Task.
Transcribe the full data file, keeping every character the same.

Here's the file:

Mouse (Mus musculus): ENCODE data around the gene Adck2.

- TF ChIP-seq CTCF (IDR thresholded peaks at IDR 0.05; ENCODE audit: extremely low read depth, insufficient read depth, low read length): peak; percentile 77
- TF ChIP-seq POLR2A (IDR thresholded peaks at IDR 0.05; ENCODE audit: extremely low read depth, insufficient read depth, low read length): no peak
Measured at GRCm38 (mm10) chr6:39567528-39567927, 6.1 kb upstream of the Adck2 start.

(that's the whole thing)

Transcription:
Mouse (Mus musculus): ENCODE data around the gene Adck2.

- TF ChIP-seq CTCF (IDR thresholded peaks at IDR 0.05; ENCODE audit: extremely low read depth, insufficient read depth, low read length): peak; percentile 77
- TF ChIP-seq POLR2A (IDR thresholded peaks at IDR 0.05; ENCODE audit: extremely low read depth, insufficient read depth, low read length): no peak
Measured at GRCm38 (mm10) chr6:39567528-39567927, 6.1 kb upstream of the Adck2 start.